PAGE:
Recently, cuts to women’s services in the UK have been severe. There is already a shortage of women’s refuges and there are not enough spaces for women escaping male violence. The available number of beds is currently 2000 beds short of the minimum standards set by the Council of Europe Convention on Combating Violence Against Women and Domestic Violence (the Istanbul Convention). According to a leading women’s organization in the UK, Women’s Aid, cuts to funding have meant that almost a fifth of women’s refuges have closed since 2010. Meanwhile, the number of rape crisis centres has been cut in half in the past decade.

Charlotte Kneer, refuge manager for Reigate and Banstead women’s refuge in Surrey, stated during an interview with Sky News: “There are women calling every day needing a space and not being able to find one, and that is as a result of so many refuges closing.” Refuge workers are left in the harrowing position of having to turn women away. Women who, as Keer explains, have managed to gain “the courage to pick the phone up,” possibly after suffering many years of abuse, are told  “no, I’m sorry, we’re full.” The lack of spaces sometimes means that women must either seek out any safe friend or family member who can house her (and potentially her children) or face homelessness. In the worst-case scenario, she may have to return to the abusive partner.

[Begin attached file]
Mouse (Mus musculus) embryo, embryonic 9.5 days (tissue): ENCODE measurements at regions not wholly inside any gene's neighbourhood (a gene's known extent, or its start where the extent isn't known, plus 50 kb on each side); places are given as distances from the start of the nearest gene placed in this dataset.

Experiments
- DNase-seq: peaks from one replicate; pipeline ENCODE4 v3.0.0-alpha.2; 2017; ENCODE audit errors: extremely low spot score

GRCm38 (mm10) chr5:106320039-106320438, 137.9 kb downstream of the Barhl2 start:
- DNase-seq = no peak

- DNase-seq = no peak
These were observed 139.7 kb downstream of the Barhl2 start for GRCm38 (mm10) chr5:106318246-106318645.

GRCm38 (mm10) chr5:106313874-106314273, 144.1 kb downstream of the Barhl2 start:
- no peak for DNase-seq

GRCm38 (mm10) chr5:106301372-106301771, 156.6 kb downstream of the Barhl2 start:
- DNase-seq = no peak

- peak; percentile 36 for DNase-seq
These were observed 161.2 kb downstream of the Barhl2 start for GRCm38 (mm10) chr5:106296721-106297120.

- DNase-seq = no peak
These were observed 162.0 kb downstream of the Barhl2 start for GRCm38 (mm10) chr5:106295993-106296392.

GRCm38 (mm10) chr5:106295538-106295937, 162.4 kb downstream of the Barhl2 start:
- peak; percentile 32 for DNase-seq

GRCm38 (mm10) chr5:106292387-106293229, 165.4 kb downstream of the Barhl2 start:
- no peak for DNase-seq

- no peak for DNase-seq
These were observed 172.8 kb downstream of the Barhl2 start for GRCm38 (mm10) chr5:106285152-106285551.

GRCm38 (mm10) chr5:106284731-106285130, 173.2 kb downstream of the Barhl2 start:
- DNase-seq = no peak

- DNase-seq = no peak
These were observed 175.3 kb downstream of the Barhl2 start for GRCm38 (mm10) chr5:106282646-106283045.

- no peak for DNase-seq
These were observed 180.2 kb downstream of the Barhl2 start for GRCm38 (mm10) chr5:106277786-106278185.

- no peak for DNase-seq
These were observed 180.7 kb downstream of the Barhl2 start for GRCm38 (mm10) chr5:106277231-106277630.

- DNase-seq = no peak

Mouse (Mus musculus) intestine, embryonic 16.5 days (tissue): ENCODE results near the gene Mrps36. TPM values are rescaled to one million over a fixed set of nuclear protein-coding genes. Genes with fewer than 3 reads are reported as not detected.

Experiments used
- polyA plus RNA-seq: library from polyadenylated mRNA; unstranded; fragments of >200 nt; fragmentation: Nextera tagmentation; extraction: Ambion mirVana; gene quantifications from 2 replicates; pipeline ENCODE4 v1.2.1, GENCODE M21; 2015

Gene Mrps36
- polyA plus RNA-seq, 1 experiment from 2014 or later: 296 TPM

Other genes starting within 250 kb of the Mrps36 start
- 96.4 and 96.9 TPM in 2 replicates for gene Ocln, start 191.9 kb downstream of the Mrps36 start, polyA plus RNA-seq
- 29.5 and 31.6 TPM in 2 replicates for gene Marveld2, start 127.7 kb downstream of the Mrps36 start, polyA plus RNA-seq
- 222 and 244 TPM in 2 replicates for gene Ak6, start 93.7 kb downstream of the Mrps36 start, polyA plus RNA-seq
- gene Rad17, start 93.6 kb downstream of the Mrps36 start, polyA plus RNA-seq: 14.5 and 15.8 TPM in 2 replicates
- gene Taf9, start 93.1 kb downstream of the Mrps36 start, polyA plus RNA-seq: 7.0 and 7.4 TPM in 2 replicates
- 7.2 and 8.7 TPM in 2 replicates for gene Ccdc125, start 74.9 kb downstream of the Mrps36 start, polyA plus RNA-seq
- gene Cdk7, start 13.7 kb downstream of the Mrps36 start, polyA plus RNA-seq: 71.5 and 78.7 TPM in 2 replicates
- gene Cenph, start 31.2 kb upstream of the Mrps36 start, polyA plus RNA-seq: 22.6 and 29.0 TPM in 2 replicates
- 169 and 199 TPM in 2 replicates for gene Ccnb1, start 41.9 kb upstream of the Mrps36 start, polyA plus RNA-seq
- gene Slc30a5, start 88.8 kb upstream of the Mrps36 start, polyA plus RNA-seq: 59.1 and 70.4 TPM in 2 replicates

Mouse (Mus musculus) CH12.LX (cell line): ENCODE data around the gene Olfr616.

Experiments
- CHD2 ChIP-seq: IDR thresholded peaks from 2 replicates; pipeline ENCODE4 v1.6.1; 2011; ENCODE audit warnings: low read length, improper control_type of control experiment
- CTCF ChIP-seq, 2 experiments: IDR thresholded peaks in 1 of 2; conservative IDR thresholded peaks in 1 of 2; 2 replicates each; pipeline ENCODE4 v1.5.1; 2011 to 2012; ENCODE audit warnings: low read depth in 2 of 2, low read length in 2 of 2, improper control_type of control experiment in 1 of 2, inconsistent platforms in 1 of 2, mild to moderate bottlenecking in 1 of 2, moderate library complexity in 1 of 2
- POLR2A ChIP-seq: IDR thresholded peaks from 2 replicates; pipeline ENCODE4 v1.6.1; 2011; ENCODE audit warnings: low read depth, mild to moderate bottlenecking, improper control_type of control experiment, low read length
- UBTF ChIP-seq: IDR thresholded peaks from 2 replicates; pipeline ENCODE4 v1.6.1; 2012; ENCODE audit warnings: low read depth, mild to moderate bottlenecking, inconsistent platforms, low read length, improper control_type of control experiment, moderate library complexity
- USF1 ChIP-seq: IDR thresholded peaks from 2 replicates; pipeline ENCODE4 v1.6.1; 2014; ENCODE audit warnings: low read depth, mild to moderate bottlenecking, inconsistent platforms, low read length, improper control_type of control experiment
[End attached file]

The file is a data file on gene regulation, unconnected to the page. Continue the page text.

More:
The unprecedented cuts have put refuges for women in a dire state. In January, Sandra Horley, chief executive of Refuge, a women and children’s shelter, said that government proposals to remove women’s refuges from the welfare system in a country where 50 per cent of refuge funding comes from housing benefits presented yet another threat to women seeking refuge: